By Daniel Böker
I am very thankful to RareNoise Records for publishing the “Cuts” records series. That’s what it is to me at least, a series.
In 2013, Merzbow, Mats Gustafsson and Balazs Pandi released a record under the name cuts. It was an amazing and disturbing listening experience. Listening for the first time, I remember the sheer force and power of the noise. I didn’t recognize any structures or notice calm, relaxing moments. It was noise in its purest form, and I was shocked. I had to listen to it again, and again. (During these repeat listenings, I eventually found some loose structures and rhythm, especially in Pandi's drumming.)
To bring this sound one step further, the trio became a quartet on the next two records: Cuts of Guilt, Cuts Deeper and Cuts Up, Cuts Out. They joined forces with Thurston Moore. What happened is what one could expect: the noise raged on. Unimpeded.
As I’ve listened to the albums and during the years, I have realized a few things happening in the music, especially that Pandi is keeping the whole thing together. His drumming is tight and fierce. It reminds the listener that there might have been something like rock or metal in his musical background. But he expands on this background, leaving it behind and sometimes the whole thing sounds as if all the bridges are burned to ashes. (Listen to the second track on cuts: “deep lines.cuts.”)
With Mats Gustafsson it was one of the first times I realized that he was using more and more electronics. In this setting I find it rather difficult to distinguish between electronic sounds and high pitched reeds or electronic altered sounds of the saxophone. And maybe it doesn’t matter in the context of this trio. All that matters was the force the intensity of the whole thing.
So this is the story before 2020 (for the listener, the record was recorded in 2018). We are back again with the trio that started the whole thing.
The new album “Cuts Open” was recently released, and it starts with… not silence but a few percussive (gong, cymbal) sounds. And space in between. Merzbow (I guess) starts with some white noise in the background, or on the ground might be the better image. Because it is not in the back but rather lays a foundation. Pandi stays with some gongs and percussion sounds. There is more electronic there to be heard (Gustafsson I guess) and it is intense.
Compared to the other three records (the metal albums of the noise-noise trio if I might say so), this is the rock or even pop album of the same noise-noise trio. Does that make any sense? I will try to get into it a little bit more.
A good way to get into it might be the change after the first 7 minutes of the first track: you hear Gustafsson play some spares sounds on the flute in almost complete silence around him. Before and after that there is percussion, drums and electronic. But in a much more differentiated way than on the records before.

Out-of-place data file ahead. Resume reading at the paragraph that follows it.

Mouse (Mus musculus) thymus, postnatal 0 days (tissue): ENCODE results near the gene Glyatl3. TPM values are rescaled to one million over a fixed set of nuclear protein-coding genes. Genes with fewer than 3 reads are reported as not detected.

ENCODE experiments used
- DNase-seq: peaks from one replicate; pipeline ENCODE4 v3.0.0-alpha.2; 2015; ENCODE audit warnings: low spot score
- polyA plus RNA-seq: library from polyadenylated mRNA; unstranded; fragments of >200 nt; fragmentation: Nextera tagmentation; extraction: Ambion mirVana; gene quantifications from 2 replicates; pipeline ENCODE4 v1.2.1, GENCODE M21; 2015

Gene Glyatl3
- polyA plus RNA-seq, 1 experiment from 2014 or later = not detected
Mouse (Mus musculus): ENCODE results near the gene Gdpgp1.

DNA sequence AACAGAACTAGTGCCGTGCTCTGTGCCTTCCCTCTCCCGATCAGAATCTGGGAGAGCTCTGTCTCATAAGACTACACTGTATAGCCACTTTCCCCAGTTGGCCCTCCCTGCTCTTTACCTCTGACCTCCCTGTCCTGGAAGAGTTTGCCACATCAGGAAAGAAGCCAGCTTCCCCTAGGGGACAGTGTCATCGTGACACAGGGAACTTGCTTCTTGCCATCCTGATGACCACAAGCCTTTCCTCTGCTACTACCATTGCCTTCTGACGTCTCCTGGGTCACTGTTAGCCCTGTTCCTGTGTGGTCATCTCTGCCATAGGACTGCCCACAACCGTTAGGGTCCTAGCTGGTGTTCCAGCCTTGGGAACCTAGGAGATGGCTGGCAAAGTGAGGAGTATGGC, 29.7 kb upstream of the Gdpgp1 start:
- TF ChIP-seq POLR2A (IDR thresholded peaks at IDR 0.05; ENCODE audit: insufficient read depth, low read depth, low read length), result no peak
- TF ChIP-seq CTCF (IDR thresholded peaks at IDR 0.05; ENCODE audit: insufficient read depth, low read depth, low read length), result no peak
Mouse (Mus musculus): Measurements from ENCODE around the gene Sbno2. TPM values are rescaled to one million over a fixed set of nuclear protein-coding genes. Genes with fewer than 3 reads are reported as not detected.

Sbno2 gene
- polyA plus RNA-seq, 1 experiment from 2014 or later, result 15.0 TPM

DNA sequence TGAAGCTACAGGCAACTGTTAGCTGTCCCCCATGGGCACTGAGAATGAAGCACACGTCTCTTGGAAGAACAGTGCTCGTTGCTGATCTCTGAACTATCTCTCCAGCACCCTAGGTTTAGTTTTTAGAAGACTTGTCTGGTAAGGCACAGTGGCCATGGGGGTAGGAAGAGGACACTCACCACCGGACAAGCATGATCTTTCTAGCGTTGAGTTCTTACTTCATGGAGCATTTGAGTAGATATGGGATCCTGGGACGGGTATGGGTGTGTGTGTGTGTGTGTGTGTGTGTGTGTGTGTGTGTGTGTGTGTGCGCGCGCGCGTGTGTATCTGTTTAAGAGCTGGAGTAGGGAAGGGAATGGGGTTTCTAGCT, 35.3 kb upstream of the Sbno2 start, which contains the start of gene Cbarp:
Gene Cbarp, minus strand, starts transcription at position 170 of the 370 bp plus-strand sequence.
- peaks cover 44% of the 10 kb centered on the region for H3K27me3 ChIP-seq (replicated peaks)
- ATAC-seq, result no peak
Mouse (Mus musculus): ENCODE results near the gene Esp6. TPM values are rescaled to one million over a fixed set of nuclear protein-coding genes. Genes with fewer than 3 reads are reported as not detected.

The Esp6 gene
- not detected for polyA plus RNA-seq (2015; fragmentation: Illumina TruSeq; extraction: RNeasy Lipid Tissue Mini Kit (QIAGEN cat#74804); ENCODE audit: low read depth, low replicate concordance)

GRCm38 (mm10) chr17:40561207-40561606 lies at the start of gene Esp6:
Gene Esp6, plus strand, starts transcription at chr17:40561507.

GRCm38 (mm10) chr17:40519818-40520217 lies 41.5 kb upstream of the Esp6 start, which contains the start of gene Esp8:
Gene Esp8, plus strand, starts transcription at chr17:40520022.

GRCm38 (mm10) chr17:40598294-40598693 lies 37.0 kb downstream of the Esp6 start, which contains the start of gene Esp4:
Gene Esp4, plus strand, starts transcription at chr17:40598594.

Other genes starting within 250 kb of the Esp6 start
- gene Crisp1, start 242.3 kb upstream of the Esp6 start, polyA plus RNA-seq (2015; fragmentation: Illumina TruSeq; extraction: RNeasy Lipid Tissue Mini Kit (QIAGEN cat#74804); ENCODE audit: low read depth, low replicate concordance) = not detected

On the second track you can hear Gustafsson breath through his saxophone! I mention this as an example of the airy sound on the record. Later there is a sound like the wind. As if it wanted me or you to hear that there is a lot more air to breath in the record. But the same track is intense and “speaks” of fear or other feelings that might take your breath away. From there the piece moves into the direction of a wall of sound without getting there completely.
To compare this record with the ones before: on Cuts there is no building of a wall of sound, because it starts there. We are already on it. With this album the three musicians discover the way to that wall and away from that wall.
I realize it is hard to describe: the three berserkers of noise-jazz-experimental music (whatever you might call it) might have proven everything there is to prove on the noisy side of town, so this time they are ready to relax, to open the space for each other, to explore the calmer side of noise town. It is still an intense record. The components are more or less the same but with space in between. (I wrote that a few lines before but it is still true.)
I don’t know if it is true to say that this is the best record the trio (quartet) ever made. It is a surprise. It is amazing to see (hear) these musicians take a bold step in a new direction without loosing everything they are known for. Without loosing intensity.
I recommend the whole cuts series. I recommend this one.
I recommend to get them as LP or CD because, besides all the music, the artwork is great and worth being seen in proper form.
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